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MILK SUPPLY

BOROUGH COUNCIL'S mSC£JSS2(§&

The council last evening received the following correspondence relating to ; the matter of establishing a depot for the sale of milk in the Borough: — Mr Orbell, Borough Solicitor, wrote j statins: that the powers of a council as | regards contracts were limited to- conj tracts made for the purpose of carrying, into effect any work or undertaking : authorised either generally or speeifL- : cally by the Municipal Corporations Act or authorised specifically by any otherAct of Parliament. There was no such authority as regards contracts for the j purchase and sale of milk, and he was ; accordingly of opinion that the council j had no power to establish a milk depot ■as suggested. The power could no ■ doubt be obtained by a local Act of Parliament, as had been done in Wellington and Christchurch and possibly in other towns. The Mayor explained that when the scarcity of milk was causing a. mild | panic he decided to obtain the opinion lof the solicitor. He (the Mayor) also : explained that he had waited on the j Ashburton Dairy Company in regard to j obtaining a supply of milk, and. the company offered the milk at. Black - I bridge at Is per gallon. In the meani time arrangements were made with the |. milk vendor, and the arrangement apj peared to work satisfactorily. Other i milkmen had informed him that they were anxious to sell milk from a depot. He considered a depot would pay handsomely, and there was every probai bility of one being opened by private enterprise at an early date. The crisis as far as the public was concerned had passed, and lie wished to state that he j did not think the vendor who gave up his round showed very much consideration to the public. Cr. Vesty said he heard that the vendor's round did not pay him. Cr. Kerr said the Mayor deserved the thanks of the council for doing what he could to obtain a supply. He considered that the council should keep its eyes open in case of a similar occur- ' ; l'ence in future. They were at the mercy of the milkmen, who could give, up at any time. : Cr. Vesty said he hoped that if a similar crisis took .place in the future the same prompt action would be taken. Cr. Wjitson said his experience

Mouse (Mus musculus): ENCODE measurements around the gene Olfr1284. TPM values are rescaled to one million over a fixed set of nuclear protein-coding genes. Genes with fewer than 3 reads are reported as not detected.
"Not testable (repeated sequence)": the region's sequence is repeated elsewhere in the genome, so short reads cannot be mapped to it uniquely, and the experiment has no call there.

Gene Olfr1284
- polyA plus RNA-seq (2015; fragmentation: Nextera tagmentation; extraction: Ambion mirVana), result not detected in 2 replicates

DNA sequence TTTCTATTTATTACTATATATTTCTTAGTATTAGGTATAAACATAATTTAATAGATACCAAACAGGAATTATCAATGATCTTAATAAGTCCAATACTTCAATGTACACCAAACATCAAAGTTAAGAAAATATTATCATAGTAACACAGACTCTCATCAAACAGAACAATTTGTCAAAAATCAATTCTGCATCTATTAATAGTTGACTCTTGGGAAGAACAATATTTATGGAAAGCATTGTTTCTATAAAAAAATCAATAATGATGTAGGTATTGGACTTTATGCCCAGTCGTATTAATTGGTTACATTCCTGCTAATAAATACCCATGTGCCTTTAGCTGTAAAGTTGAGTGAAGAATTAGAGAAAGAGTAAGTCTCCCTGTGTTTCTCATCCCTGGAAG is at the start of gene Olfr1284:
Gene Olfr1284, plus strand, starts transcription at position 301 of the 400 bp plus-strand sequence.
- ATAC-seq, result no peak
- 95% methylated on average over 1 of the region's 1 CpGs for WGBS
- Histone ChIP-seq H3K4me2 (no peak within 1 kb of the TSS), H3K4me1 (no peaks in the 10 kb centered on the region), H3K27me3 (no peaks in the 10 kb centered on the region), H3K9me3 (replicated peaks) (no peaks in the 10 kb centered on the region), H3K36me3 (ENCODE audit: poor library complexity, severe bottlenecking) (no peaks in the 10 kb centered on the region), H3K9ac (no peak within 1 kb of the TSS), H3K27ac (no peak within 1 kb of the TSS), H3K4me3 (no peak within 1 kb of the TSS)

showed that the milk vendors did not show much consideration. He considered a depot in the centre of" -the town would be a great convenience and a payable concern. It would also be a great convenience for a thirsty person to be able to purchase a glass of milk. Or. Ferriman said he thought it would be preferable to leave the depots to private enterprise. Mr F. E. ,Amos, milk vendor, wrote statins: that he would be, willing to supply, milk at; 5d per quart arid to control a depot, providing the council' would find the necessary" premises and par the rent thereof. Should the arrangements prove satisfactory after three mouths' trial, he would be prepared to pay a small rental for the premises. The public would be' much better served from a central depot, and the quality of the milk would be much better than when carted round the town and continually churned up. The reading of the letter caused considerable laughter. The Mayor said he considered the letter was pure and - unadulterated. .The man was not satisfied with doing a. good thing, but wanted the council to make it better. It was the limit. A councillor: " Enterprise." The Mayor went on to say that the other milkmen would have something to say if the council assisted in this matter as suggested by Mr Amos. Cr McElrea said the council might fit a depot and let the milkmen tender for the use of it. The council could also stipulate that the milk should be sold at. 4d per quart, and the town would benefit. The Mayor said they would either have in let the milk go to private enterprise or go the whole hog and open a municipal depot._ Cr. McElrea said the stand in the open was not satisfactory for children going for milk in the winter and having to wait in the open. Cr. Vesty suggested that the matter should be referred to a committee to investigate and find out how the council would be situated in regard to price, etc. Cr. Ferriman said the matter should come up at the Municipal Conference, and make it optional for all councils to

open depots if necessary. He considered children could wait at the cart just as well as they could wait outside picture shows. Both letters were then received, and no action was taken. The Mayor said he would keep the matter of a remit to the conference in view.

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Permanent link to this item

http://paperspast.natlib.govt.nz/newspapers/AG19190409.2.8

Bibliographic details

MILK SUPPLY, Ashburton Guardian, Volume XXXIX, Issue 9582, 9 April 1919

Word Count
805

MILK SUPPLY Ashburton Guardian, Volume XXXIX, Issue 9582, 9 April 1919

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